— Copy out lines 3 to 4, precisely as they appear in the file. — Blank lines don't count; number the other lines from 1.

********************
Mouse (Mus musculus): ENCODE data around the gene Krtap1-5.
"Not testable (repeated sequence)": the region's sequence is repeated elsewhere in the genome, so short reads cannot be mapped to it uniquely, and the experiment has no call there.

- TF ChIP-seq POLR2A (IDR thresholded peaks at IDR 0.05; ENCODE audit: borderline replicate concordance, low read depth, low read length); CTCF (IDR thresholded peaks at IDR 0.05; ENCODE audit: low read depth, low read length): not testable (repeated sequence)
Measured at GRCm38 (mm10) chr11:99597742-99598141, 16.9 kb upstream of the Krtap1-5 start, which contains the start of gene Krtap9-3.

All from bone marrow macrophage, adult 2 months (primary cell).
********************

- TF ChIP-seq POLR2A (IDR thresholded peaks at IDR 0.05; ENCODE audit: borderline replicate concordance, low read depth, low read length); CTCF (IDR thresholded peaks at IDR 0.05; ENCODE audit: low read depth, low read length): not testable (repeated sequence)
Measured at GRCm38 (mm10) chr11:99597742-99598141, 16.9 kb upstream of the Krtap1-5 start, which contains the start of gene Krtap9-3.